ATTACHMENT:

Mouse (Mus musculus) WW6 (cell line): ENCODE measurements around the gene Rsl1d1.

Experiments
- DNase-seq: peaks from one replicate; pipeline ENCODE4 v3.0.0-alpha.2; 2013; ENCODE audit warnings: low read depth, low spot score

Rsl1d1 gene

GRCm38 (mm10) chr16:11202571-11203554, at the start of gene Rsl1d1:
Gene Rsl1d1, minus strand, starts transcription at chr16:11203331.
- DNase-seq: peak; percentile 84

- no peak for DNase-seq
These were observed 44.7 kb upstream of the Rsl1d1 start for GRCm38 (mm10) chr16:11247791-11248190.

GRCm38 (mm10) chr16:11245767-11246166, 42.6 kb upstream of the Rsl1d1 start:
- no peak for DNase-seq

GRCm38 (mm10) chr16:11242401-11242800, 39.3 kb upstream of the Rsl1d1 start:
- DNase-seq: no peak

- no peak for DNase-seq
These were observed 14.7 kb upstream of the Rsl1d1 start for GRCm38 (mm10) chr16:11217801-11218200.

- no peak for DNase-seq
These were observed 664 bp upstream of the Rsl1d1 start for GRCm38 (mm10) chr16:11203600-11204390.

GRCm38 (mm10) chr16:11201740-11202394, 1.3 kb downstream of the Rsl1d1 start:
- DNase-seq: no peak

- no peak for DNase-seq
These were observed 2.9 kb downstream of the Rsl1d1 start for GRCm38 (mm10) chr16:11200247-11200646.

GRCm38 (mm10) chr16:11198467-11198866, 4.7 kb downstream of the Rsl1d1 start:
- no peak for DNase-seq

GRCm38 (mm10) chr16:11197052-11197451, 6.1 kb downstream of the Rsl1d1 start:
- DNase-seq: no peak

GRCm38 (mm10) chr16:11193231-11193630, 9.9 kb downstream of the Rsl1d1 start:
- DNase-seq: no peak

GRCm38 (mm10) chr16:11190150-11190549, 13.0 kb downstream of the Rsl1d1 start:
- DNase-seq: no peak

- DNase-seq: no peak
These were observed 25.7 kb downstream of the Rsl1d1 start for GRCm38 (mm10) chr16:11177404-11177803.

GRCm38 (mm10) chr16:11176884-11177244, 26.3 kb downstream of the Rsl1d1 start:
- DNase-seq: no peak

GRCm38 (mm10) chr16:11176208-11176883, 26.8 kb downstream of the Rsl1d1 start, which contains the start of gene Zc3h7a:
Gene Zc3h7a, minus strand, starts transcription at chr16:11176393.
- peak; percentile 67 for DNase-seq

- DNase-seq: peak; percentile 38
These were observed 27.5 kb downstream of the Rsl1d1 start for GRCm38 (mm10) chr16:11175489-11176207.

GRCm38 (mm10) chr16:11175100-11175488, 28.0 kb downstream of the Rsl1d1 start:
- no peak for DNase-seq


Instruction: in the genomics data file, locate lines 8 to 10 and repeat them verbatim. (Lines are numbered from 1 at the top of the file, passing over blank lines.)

- no peak for DNase-seq
These were observed 44.7 kb upstream of the Rsl1d1 start for GRCm38 (mm10) chr16:11247791-11248190.

GRCm38 (mm10) chr16:11245767-11246166, 42.6 kb upstream of the Rsl1d1 start: